ProPublica finds questionable timing of executives' trades on competitors' stocks
MARY LOUISE KELLY, HOST:
Some of the nation's wealthiest executives have been making millions by trading the stocks of their competitors. That is the conclusion of a new investigation by ProPublica. Their report analyzes decades of never-before-seen records from the Internal Revenue Service, and it finds instances where, quote, "the executives bought and sold with exquisite timing." Well, ProPublica data reporter Ellis Simani is a co-author on that investigation and is here now. Hey there.
ELLIS SIMANI: Hi, Mary Louise.
KELLY: Hi. So you write in this story - and I'm quoting - "such trading records have never been publicly available. Even the SEC, the Securities and Exchange Commission itself, doesn't have such a comprehensive database." So I'll start there. How did you get them?
SIMANI: Yeah. You know, we haven't said too much about that in terms of the provenance of the data. But, you know, once we received these leaked records, you know, we spent several months verifying their accuracy and checking them against other public sources, reporting on them for the last couple years without any instances of people disputing the accuracy of what's inside the records.
KELLY: So let's dig in on what might be happening here. Is it possible that these execs may be relying on years of industry knowledge and that helps them make smart bets at smart moments?
SIMANI: You know, that's certainly a possibility. And, you know, this kind of trading can be illegal. But, you know, it's pretty complicated. We aren't alleging that any of the individuals we're writing about are necessarily acting illegally. But we talked with several experts, many of whom were troubled by our findings. You know, they mentioned that this could still run afoul with insider trading laws.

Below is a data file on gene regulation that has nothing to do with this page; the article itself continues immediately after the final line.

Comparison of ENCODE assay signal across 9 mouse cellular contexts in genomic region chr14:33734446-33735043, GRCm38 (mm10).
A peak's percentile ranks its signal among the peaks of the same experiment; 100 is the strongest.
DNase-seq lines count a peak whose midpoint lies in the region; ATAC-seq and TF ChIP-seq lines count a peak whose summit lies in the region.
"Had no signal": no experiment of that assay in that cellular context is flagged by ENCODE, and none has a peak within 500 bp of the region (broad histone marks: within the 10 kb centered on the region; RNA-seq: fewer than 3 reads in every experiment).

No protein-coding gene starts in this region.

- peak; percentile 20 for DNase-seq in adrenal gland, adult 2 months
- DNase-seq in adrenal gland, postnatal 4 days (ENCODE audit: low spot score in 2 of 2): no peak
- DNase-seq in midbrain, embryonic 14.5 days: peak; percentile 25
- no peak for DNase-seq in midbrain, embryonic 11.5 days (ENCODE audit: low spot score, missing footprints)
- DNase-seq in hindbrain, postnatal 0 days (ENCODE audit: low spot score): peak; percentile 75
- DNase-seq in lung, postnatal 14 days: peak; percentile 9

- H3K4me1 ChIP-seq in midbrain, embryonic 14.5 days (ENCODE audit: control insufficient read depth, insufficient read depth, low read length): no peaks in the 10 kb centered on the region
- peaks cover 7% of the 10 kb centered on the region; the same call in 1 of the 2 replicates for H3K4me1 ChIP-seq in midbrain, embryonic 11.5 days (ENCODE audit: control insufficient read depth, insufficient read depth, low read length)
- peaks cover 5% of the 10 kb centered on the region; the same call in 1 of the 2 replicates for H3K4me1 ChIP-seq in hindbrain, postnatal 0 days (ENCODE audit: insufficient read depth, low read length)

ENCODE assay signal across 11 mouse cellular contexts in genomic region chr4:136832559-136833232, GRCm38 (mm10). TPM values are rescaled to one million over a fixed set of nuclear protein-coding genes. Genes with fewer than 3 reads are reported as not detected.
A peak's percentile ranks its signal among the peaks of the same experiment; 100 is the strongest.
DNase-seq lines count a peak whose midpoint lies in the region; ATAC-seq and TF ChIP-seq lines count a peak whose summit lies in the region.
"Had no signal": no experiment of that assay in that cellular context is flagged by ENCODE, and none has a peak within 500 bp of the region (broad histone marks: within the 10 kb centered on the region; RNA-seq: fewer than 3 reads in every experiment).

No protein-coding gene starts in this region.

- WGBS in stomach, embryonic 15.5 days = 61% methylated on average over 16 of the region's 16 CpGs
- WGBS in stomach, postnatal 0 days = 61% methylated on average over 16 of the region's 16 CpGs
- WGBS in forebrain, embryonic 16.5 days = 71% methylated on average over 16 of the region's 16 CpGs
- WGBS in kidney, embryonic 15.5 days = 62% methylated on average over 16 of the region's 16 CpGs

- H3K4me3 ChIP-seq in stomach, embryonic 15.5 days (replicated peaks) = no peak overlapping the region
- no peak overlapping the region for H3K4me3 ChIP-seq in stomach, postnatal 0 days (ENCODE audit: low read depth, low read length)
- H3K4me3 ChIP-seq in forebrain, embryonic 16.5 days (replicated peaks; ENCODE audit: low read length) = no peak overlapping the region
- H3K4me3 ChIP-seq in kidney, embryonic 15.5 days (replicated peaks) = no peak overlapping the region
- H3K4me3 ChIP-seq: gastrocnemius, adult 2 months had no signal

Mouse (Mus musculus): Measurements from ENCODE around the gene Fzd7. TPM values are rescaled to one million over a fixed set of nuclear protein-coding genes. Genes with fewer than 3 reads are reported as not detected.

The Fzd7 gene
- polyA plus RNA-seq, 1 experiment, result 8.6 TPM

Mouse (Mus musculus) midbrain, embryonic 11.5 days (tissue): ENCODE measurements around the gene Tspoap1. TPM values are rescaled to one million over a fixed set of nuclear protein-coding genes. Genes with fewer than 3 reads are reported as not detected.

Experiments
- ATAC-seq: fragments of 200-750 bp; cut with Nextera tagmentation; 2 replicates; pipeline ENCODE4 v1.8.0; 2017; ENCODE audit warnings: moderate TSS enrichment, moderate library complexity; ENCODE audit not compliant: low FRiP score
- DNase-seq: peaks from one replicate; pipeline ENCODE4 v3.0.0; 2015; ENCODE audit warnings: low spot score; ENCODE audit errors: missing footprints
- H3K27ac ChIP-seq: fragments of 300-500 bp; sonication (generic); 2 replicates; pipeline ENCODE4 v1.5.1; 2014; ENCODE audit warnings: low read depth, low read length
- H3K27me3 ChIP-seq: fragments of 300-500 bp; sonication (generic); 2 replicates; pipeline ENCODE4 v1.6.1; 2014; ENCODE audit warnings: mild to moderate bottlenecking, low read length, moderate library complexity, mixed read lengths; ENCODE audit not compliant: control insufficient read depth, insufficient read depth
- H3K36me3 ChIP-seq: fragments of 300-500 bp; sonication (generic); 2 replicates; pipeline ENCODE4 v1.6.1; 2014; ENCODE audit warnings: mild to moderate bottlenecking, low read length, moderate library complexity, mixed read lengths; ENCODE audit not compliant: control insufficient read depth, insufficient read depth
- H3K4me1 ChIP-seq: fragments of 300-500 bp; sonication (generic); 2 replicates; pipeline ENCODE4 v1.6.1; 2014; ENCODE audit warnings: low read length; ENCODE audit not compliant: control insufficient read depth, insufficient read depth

KELLY: Yeah. One of the experts you spoke to is a former chair of the SEC itself, Harvey Pitt, who said executives should not be trading in the stocks of their competitors. But just for clarity, is there actually any rule against doing so?
SIMANI: You know, there isn't actually any rule necessarily against doing so. And, you know, one of the things about insider trading is that it can be really difficult to prove. Usually trades only violate insider trading laws when a couple different elements are met. So one thing is that traders have to have non-public information that would impact a company's share price. And the second thing is that the trader has to also have a duty not to disclose that information or use it for their own personal benefit.
KELLY: Give me an example. I'm just trying to wrap my head around how this works. When you say you've documented execs from from a range of industries trading the stock of their competitors, what's an example?
SIMANI: Yeah. So, you know, one of the people we touched on in our story was the CEO of a company called MGA Entertainment. He's somewhat of a toy magnate. His company is close competitors with the maker of Barbie dolls, Mattel. They're really fierce rivals and have been engaged in litigation between one another. And we found that he traded hundreds of millions of dollars worth of shares of his rival's securities over more than a decade, and he strongly denied any wrongdoing. He also declined to be interviewed. But, you know, he really stood out because there weren't any other executives who seemed to be trading in that large a volume with their direct competitor and oftentimes very successfully as well.
KELLY: Did any of the execs that you write about offer a comment or agree to an interview? How did they explain this?
SIMANI: Yeah, you know, so some did. Some said that they, you know, didn't act on any non-material public information. But, you know, nobody outright admitted to have acted improperly.
KELLY: So what happens now that you've put all this information out there? To your knowledge, are any of these trades you've written about being investigated?
SIMANI: Not to our knowledge. But, you know, I think in terms of the takeaway from our findings, you know, one of the really important components of this reporting is just that perception that executives and industry insiders could perhaps be trading on non-public information - this dynamic could really contribute to this idea that the stock market might be rigged or biased to benefit folks who have some kind of privilege.
KELLY: ProPublica data reporter Ellis Simani. Thanks so much.
SIMANI: Yes, thanks for having me. Transcript provided by NPR, Copyright NPR.